I think the song that you referred to was always a bit of a piss-take, even before the feminists of the 70s were up in arms about it. We can't keep young; and we can't keep the beauty of youth. But we absolutely can keep ourselves stylish, healthy and fit at any age. A man who loves his woman will not think of jacking her in for a younger girl; but he will be proud and happy to see his 55 year old wife sexy and strong and elegant, like Helen Mirren or myriad other older women we know.

It's bemusing to me that you frame the notion of making an effort to look good for your man in terms of domestic abuse and passivity. This is not something I suggest men demand of women - any man who makes such demands should get you running away fast - but something that a loving female freely offers her man.

When have you failed in your duty? Period pants? Not styling your hair? No, and no - only when you let slovenliness become a habit, when you don't care at all how you look to him, when you expect him to "love me as I am" without making the least effort to look good for him. It may be that he's a goth or a yuppie or a bodybuilder - men have their tastes, and they vary. A loving woman bears in mind what her man finds attractive. Because men are visually stimulated.

And what he's stimulated by is going to be the authentic you in the first place. It's going to be your style. When he first met you, he was attracted to you, not somebody else. Considering "what men want" for those already in a relationship is nothing more than being the best version of yourself - or at least a reasonably good one - not trying to turn yourself into Barbie. Wearing lipstick may not be an obligation (I don't own any) - but caring enough about him to look like you're making an effort is.

There's no point calling a list of needs dehumanizing - men have them, and it's crucial to understand that there are actual, biological differences between the sexes on attraction.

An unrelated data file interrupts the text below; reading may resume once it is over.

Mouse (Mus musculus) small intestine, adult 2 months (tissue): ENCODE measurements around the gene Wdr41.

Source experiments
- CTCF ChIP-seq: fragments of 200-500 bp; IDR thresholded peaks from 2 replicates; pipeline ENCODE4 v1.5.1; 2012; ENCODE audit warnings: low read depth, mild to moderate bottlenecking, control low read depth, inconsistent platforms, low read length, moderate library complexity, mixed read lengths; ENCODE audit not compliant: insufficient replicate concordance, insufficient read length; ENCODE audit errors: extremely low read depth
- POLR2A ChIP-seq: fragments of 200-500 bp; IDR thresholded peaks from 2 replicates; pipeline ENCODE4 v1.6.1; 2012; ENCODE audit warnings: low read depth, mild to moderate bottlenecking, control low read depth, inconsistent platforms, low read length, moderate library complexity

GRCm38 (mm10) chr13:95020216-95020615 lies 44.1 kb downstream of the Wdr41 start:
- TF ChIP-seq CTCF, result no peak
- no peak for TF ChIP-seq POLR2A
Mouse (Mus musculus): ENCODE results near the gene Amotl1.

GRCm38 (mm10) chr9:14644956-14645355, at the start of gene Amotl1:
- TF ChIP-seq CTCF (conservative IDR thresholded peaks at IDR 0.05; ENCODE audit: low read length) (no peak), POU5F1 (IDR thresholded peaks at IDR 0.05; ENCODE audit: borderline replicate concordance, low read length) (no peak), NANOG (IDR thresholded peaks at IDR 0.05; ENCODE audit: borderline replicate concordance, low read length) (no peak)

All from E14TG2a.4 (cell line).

Let's go to your partner's ex-girlfriend. It's fascinating to me that she bought him weights. Isn't this a perfect illustration of the old cliche about men and women - that they marry us hoping we won't change, and we marry them hoping they will?

If she wanted a physically strong guy she should have been looking in the gym.

The fact is that when a couple are dating, they tend to make serious efforts for each other. After they marry, the comfort/baby trap, the exhaustion, the familiarity can sap all that. And for many couples sex dwindles too. But it doesn't have to be that way, nor does considering What He Wants need to be a giant effort. Blow drying your hair takes half an hour every other day, some bb cream and bronzer takes literally seconds. And it's as easy to pull on a fitted pair of jeans as a baggy one.

It's not a lot to ask. It's a major signal of love. And it's really about empathy. You're the woman he gave up all others for. When he comes home and you look awesome - whether that's Gap skinnies and a t-shirt and lipgloss or black leathers and long flowing black hair and mascara - it says he matters to you enough for you to bother.

What's wrong with that?

Glosswitch1 Tue 04-Jun-13 11:58:30

Dear Louise

First of all, apologies if I made it sound as though I don't believe men require sustenance! Thankfully, since men can sort such things out for themselves, I trust there's not much harm done.

Regarding the song I mentioned, it's curious that even when you know something to be a piss-take, you're still willing to take it so seriously. Admitting that we can't keep young and beautiful but should at least "make an effort" might sound like a compromise, but it isn't. Looks fade - we all know that - but is "making an effort" therefore a biological or a moral imperative? And does it even matter once your "visually stimulated" man, whose perceived value increases with age, exchanges you for a younger model once your erotic capital is on the wane?